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Why do I want to use steadicam on my project?


The short answer is that steadicam is the quickest, most efficient way of adding moving shots to your project.


Dynamic, moving camera shots inherently add production value to your project. A moving camera allows you to exploit more of your sets or locations than just leaving the camera locked off on sticks, while eliminating the urgency and instability of handheld shots. The steadicam allows you to achieve any shot you could capture with a dolly, but allows your talent to work without the constraints created by having dolly track laid throughout the set. Additionally unlike a dolly, steadicam’s more liberal range of movement is able to capture a greater degree of the spontaneity in the performance of the talent. It’s much more difficult to capture “that moment” you didn’t expect the actor to add to the scene when your dolly grip is trying to stop a 600 lb vehicle on a dime and neither your operator nor focus puller were ready for it. A good steadicam operator is trained for that moment and has a level of ability to improvise on set with the actors that is just not feasible 3 to 4 person dolly crew. There is also the significant time saving factor of employing a steadicam operator over a dolly crew, which translates directly into lowering the cost of your production. I once heard a 1st AD tell a DP on set that “Every time you say ‘dolly’ it costs me two hours.”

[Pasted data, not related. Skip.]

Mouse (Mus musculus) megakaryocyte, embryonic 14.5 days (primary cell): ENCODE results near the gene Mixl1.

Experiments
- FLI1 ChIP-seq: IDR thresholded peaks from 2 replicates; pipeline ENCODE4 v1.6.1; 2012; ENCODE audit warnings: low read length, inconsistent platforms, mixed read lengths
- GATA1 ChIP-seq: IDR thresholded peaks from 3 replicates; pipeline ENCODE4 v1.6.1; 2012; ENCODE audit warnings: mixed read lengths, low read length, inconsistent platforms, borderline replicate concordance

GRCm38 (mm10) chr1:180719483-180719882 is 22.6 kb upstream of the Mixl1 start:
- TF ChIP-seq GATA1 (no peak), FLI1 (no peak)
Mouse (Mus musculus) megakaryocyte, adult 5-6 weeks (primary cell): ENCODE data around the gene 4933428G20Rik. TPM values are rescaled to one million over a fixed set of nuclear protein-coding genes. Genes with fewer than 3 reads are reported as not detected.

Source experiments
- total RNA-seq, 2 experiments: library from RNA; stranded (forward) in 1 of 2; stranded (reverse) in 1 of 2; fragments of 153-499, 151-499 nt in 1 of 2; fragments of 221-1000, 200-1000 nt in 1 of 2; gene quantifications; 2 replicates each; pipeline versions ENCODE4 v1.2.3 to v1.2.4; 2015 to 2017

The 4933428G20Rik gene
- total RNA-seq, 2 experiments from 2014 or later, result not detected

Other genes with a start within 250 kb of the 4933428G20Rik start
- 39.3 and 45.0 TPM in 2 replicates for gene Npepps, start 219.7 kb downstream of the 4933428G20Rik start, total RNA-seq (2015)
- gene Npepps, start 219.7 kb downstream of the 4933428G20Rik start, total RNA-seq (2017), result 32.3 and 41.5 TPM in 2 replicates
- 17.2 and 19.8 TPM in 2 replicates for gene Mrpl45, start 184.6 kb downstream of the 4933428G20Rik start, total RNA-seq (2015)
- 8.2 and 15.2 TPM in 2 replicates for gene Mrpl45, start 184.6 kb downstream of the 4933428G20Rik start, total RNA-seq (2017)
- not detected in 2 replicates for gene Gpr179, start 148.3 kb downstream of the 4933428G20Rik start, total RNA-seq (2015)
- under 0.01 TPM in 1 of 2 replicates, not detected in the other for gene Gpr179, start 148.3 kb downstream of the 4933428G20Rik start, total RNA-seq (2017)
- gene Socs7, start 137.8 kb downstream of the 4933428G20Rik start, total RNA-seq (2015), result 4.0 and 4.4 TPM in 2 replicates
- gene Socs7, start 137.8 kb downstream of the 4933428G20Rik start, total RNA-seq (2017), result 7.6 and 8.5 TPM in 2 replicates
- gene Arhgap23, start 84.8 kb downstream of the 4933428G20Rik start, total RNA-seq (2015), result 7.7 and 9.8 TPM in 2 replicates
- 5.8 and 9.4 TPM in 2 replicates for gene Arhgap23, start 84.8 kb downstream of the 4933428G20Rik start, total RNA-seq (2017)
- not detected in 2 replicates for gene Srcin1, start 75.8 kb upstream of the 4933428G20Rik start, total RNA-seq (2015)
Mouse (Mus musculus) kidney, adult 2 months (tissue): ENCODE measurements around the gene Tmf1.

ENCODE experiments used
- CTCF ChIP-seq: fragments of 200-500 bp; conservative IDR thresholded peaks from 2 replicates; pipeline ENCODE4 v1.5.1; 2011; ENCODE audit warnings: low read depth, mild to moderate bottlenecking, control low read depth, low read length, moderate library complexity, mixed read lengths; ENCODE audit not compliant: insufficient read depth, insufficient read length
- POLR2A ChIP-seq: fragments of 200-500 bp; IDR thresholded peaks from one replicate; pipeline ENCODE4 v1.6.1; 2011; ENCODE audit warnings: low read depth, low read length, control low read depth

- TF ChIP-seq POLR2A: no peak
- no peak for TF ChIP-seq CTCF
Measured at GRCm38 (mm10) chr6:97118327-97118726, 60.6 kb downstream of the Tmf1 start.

The steadicam fits into much smaller places than a dolly. Sure you could send an operator into that small space with a handheld or shoulder mounted camera, but what if the scene doesn’t call for the “urgency” implied by handheld camerawork? At that point, without steadicam, you’re faced with making the decision to compromise on the visual language of your project in order to work around a specific location. In most cases the steadicam alleviates this concern.


At the end of the day, the steadicam is the most expedient, cost effective means of realizing your vision for your production. It affords a level of emotional connection to the images, as well as creates a deeper interest for your audience. It saves you time, and money on set, and allows you to have a range of creative freedom to capture the images you imagined when you drew out your storyboards, and oftentimes better than you imagined they could be.

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